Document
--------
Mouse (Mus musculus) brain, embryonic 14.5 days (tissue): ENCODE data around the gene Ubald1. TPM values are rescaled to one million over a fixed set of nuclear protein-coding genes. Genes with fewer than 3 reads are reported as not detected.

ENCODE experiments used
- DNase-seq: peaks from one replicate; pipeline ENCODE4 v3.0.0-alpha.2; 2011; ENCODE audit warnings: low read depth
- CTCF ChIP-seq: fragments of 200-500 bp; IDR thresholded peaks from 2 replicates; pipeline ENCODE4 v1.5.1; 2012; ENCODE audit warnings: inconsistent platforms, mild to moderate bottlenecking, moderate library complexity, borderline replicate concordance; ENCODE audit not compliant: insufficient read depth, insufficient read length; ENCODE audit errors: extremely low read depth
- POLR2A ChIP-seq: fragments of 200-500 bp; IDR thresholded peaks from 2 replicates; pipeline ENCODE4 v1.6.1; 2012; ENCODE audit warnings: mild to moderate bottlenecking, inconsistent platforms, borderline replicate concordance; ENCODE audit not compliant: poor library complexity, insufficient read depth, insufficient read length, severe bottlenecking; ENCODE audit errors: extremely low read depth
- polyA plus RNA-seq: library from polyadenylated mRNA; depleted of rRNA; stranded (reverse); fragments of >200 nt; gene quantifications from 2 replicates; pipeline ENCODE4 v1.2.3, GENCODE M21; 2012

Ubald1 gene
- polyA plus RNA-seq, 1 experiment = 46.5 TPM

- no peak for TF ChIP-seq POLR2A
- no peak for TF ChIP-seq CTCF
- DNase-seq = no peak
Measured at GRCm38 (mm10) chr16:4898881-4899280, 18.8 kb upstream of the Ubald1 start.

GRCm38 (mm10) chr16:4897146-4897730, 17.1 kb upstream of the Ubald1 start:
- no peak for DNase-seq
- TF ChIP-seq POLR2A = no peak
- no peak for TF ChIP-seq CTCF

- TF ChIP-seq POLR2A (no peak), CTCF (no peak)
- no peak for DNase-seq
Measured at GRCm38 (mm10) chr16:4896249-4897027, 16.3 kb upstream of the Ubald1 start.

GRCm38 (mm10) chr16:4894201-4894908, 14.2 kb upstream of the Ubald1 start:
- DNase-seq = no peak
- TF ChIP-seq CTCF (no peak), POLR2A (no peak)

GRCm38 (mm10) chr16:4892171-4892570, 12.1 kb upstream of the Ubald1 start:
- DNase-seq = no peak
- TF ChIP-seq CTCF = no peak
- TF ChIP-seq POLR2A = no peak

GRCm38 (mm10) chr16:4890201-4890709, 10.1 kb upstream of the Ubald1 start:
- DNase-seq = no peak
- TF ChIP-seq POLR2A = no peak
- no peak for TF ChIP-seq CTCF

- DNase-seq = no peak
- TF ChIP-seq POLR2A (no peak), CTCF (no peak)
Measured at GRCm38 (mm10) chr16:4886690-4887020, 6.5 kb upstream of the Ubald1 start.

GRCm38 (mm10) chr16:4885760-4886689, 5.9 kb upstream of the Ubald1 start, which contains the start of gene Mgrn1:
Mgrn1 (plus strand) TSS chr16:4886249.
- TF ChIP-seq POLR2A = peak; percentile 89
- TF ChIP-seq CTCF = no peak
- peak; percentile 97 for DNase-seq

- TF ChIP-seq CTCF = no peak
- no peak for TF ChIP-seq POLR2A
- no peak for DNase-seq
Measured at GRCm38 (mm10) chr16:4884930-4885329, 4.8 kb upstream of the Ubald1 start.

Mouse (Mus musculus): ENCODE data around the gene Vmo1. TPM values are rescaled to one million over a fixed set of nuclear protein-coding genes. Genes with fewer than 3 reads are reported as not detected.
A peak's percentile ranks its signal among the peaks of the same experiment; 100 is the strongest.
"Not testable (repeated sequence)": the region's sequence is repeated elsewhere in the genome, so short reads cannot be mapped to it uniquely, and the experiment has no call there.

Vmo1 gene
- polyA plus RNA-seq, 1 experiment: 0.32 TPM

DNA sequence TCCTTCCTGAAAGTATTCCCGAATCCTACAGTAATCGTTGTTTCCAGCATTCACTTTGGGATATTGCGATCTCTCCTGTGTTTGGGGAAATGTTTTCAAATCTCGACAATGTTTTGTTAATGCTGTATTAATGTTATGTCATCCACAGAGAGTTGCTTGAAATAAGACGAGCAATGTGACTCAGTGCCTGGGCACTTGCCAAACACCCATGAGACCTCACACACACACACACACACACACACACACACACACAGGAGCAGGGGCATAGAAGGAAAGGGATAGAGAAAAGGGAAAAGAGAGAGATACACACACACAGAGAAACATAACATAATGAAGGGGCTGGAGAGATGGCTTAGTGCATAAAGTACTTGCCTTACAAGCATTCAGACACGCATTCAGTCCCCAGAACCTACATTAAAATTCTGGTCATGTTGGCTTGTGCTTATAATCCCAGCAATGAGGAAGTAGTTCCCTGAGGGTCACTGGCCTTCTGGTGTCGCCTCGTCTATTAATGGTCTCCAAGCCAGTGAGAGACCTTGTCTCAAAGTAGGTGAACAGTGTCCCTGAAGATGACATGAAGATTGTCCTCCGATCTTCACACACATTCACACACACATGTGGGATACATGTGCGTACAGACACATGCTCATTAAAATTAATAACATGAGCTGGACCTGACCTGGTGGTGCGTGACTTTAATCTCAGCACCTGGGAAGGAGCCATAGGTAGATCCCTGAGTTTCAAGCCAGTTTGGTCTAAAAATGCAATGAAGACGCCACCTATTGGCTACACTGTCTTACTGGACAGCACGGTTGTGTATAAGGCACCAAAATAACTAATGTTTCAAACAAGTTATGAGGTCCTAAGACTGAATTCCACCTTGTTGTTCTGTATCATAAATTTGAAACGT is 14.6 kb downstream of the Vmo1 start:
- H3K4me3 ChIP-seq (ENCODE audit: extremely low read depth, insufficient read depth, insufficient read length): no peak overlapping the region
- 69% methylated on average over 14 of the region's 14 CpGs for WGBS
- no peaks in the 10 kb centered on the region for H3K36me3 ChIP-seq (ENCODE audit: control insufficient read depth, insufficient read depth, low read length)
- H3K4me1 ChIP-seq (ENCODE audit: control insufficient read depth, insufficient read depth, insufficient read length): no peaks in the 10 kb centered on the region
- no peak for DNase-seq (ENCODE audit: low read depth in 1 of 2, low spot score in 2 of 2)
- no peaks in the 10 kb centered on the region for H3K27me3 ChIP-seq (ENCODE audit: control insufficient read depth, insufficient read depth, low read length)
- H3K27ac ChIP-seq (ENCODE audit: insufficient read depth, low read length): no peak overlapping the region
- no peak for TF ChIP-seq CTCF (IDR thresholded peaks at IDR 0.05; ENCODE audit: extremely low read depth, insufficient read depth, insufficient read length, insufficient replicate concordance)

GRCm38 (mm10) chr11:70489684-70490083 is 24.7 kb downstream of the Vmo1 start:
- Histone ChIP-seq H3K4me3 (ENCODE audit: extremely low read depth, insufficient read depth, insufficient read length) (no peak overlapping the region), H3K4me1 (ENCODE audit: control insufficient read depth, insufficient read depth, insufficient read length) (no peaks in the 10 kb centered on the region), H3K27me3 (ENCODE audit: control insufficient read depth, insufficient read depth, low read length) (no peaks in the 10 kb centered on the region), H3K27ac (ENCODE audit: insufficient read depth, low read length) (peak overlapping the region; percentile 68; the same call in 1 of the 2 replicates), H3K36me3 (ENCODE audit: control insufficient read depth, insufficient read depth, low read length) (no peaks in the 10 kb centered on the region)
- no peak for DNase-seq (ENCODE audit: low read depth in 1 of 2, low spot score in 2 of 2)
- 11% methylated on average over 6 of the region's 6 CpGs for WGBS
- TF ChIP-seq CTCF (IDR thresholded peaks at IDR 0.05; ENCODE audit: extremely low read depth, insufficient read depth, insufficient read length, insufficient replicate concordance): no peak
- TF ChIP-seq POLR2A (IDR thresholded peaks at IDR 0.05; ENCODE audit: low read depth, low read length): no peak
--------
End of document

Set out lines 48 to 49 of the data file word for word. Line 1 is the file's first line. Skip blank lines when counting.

DNA sequence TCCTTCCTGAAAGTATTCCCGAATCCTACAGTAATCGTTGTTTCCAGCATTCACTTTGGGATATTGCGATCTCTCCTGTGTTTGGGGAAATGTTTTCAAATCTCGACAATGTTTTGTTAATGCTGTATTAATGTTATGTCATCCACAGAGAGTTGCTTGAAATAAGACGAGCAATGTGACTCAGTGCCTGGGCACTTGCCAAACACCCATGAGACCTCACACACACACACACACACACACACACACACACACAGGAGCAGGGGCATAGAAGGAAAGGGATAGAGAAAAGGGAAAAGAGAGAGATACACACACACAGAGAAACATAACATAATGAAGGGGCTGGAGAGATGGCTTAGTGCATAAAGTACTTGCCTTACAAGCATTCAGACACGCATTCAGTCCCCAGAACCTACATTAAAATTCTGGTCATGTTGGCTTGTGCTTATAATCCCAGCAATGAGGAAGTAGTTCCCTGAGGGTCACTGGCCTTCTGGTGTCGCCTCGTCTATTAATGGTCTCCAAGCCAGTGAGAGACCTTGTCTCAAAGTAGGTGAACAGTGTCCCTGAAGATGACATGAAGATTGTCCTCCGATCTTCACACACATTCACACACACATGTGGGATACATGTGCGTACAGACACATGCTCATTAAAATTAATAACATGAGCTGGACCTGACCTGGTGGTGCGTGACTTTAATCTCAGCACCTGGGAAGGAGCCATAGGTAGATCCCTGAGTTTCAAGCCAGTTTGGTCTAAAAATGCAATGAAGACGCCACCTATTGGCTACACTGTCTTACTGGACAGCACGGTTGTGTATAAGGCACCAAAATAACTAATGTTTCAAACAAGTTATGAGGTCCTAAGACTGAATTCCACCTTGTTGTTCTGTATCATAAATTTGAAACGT is 14.6 kb downstream of the Vmo1 start:
- H3K4me3 ChIP-seq (ENCODE audit: extremely low read depth, insufficient read depth, insufficient read length): no peak overlapping the region